Maleana Shim, left, and Paul Riley

Farrelly did not share her own experiences with Shim at that time. Nonetheless, she became determined to protect Shim. Frightened and trapped, Shim began avoiding ever being alone with Riley.
With the help of her partner, professional soccer player Alex Morgan, Shim began searching for a way to blow the whistle without compromising her career. They searched, but it seemed there was no way to make the complaint without revealing Shim’s identity.

[he committed] no unlawful activity, but…Mr. Riley had violated our policies. As a result, we chose not to renew his contract.

— NWSL League Statement

Towards the end of the 2016 season, Shim began writing an email to send to multiple contacts within the Thorns’ management. After receiving vague responses, the team conducted a brief investigation into Shim’s claims, announcing in September that Paul Riley would not be coaching the team in the 2017 season. He was placed on administrative leave and an investigation began—the conclusion of which determined there had been “no unlawful activity, but that Mr. Riley had violated our policies. As a result, we chose not to renew his contract.”
One month later Farrelly was traded to the Boston Breakers with no apparent reason. And in February, 2016, the Western New York Flash announced their new head coach: Paul Riley.
Farrelly and Shim both quietly exited the sport, and by the start of the 2021 season, Riley was head coach of the North Carolina Courage. Farrelly eventually did tell Shim of her past with Riley, and their shared experiences began a long process of revealing a corrupt system.
“My first reaction was: Holy shit. This all makes sense. This guy has a pattern. Holy shit. He’s still coaching in the league. We have to do something,” said Shim.

Shim, Farrelly, and Morgan began asking the question: why was there no policy in place to protect players from abuse like this? Wherever they looked, there was nothing there to protect them: no policy, no guidelines, no contract.
Professional women’s soccer had tried and failed to gain traction in the U.S. for decades. As the third league to emerge in the U.S., the NWSL found itself constantly just one scandal away from failure. The result: a persistent culture of silence. Players have long felt they could not speak up about mistreatment or corruption within the league. Morgan states, “There definitely has been this shared idea that because two leagues have folded in the past, the NWSL is kind of the last hope for a women’s soccer league. Because of that, I feel like there’s this idea that we should be grateful for what we have and we shouldn’t raise important questions—or ask questions at all.”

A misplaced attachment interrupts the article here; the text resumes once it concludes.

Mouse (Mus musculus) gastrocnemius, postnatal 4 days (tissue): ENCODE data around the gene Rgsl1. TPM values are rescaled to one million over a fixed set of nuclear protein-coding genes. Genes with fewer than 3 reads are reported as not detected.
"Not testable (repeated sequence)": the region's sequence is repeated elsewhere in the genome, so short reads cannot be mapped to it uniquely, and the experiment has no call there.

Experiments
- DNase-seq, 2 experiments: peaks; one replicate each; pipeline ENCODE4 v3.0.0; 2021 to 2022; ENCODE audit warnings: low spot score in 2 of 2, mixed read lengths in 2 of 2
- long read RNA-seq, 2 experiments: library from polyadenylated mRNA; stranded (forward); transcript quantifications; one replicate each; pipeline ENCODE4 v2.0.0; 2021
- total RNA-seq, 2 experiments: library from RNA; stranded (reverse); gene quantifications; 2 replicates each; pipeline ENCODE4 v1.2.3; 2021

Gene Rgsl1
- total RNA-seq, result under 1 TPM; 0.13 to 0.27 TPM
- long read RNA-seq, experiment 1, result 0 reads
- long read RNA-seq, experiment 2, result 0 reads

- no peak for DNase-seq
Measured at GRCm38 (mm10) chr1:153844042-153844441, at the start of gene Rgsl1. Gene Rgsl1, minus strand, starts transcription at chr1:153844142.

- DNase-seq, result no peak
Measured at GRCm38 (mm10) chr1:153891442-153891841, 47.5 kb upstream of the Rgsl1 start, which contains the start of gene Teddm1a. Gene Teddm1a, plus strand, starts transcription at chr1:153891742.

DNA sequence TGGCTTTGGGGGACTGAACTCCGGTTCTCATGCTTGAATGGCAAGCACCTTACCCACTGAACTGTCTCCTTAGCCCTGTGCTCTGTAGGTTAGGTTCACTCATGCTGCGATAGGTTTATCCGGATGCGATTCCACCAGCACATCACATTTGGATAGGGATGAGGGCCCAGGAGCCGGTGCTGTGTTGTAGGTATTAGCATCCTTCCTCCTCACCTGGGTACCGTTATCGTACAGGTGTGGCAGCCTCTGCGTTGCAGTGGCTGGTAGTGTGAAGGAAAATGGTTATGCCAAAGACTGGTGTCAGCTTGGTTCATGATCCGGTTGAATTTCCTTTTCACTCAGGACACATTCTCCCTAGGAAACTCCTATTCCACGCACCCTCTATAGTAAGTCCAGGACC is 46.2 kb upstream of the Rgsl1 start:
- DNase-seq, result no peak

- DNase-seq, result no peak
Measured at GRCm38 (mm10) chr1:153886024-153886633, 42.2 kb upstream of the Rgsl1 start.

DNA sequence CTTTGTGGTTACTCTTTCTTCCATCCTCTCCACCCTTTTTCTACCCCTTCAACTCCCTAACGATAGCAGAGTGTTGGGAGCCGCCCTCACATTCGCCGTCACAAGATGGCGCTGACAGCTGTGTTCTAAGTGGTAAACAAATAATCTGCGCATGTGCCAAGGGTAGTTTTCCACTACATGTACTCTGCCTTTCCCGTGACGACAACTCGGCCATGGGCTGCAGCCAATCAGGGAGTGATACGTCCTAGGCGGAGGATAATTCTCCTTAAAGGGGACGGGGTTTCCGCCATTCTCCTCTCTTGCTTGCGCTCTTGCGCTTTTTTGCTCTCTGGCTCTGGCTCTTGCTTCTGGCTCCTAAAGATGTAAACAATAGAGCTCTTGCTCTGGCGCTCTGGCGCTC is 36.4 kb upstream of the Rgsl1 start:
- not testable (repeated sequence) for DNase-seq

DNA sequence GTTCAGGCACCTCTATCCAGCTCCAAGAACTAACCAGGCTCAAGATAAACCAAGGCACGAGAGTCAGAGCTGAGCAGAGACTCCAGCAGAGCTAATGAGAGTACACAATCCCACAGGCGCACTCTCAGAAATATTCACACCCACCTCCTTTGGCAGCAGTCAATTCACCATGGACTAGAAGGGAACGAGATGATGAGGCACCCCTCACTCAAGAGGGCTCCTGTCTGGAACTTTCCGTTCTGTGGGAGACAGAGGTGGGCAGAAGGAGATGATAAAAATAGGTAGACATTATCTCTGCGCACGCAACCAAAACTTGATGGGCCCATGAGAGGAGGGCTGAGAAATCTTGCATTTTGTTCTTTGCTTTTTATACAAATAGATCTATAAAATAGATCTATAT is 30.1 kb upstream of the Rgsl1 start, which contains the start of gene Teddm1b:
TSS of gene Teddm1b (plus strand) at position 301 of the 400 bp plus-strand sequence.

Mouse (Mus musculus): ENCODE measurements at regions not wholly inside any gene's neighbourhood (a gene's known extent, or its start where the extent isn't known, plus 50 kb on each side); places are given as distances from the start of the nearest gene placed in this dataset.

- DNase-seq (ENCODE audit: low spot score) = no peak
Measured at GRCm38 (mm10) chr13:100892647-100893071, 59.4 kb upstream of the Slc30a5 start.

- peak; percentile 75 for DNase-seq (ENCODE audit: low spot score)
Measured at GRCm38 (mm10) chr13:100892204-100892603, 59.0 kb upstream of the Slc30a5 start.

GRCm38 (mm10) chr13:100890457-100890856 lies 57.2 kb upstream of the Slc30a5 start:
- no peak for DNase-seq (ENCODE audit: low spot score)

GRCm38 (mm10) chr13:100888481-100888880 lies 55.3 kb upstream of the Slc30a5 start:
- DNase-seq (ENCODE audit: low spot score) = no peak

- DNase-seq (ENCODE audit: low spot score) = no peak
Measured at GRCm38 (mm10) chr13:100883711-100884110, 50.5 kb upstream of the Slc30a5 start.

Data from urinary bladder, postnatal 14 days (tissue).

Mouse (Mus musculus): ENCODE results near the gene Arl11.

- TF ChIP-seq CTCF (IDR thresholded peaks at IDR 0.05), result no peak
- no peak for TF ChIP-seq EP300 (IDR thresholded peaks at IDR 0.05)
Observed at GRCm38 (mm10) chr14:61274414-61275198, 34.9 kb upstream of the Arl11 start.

The misconduct runs deeper than Farrelly and Shim. As stated by The Athletic, “There was not one trigger. It was incident after incident, building upon themselves, revealing the scope of the sport’s problems and leading the players to understand that the only way to bring about great change was to refuse to be silent.”
On March 9, 2021, a letter with 240 player signatures was sent to the NWSL commissioner demanding a nine element policy to keep players safe. Though Shim could not get a response from Lisa Baird, commissioner of the NWSL, regarding reopening an investigation on Riley, within a month the NWSL’s Anti-Harassment Policy for a Safe Work Environment was in place. By late April, Farrelly had sent her own email to Baird, and similar to Shim’s experience, was unable to get a response from the league about investigating Riley. It wasn’t until September, 2021 that Riley was fired from his coaching position for the North Carolina Courage.
Professional women’s sports are plagued with sexual misconduct and a pervasive culture of silence. It takes brave women like Sinead Farrelly and Maleana Shim to bring awareness to the issue and change norms that have proven to be detrimental. The system needs to be called out, re-evaluated, and changed. We have to start protecting women and changing the culture that leads to tales just like this one.